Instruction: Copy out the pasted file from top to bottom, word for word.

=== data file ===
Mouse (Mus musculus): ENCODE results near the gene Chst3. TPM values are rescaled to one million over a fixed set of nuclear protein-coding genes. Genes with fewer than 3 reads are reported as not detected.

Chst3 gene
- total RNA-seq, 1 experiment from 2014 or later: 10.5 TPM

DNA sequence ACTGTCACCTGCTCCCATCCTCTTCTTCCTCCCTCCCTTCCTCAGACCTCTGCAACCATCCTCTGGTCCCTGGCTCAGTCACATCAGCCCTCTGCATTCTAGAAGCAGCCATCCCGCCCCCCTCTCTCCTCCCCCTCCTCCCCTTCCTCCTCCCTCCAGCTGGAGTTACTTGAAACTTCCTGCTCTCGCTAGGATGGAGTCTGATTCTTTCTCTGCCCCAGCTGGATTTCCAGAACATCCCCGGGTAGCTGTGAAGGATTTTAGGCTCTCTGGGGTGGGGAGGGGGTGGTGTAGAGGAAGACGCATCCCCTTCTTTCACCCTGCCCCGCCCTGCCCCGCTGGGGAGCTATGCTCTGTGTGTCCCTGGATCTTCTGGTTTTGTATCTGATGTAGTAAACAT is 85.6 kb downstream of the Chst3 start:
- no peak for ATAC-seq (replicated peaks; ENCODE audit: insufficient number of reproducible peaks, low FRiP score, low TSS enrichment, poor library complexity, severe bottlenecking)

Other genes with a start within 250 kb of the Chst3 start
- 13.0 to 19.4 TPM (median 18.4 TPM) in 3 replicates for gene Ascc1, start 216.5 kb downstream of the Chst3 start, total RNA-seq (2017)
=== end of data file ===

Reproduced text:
Mouse (Mus musculus): ENCODE results near the gene Chst3. TPM values are rescaled to one million over a fixed set of nuclear protein-coding genes. Genes with fewer than 3 reads are reported as not detected.

Chst3 gene
- total RNA-seq, 1 experiment from 2014 or later: 10.5 TPM

DNA sequence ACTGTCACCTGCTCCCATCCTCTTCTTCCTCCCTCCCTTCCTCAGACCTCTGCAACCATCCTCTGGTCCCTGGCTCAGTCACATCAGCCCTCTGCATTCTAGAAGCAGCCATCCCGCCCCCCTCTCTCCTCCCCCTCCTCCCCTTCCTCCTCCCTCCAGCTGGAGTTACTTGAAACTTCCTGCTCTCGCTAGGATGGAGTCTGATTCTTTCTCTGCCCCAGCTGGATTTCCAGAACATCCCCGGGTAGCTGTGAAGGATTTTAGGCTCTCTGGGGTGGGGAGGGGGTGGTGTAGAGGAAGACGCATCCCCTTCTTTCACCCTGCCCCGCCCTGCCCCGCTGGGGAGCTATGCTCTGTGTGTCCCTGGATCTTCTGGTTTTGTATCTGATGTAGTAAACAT is 85.6 kb downstream of the Chst3 start:
- no peak for ATAC-seq (replicated peaks; ENCODE audit: insufficient number of reproducible peaks, low FRiP score, low TSS enrichment, poor library complexity, severe bottlenecking)

Other genes with a start within 250 kb of the Chst3 start
- 13.0 to 19.4 TPM (median 18.4 TPM) in 3 replicates for gene Ascc1, start 216.5 kb downstream of the Chst3 start, total RNA-seq (2017)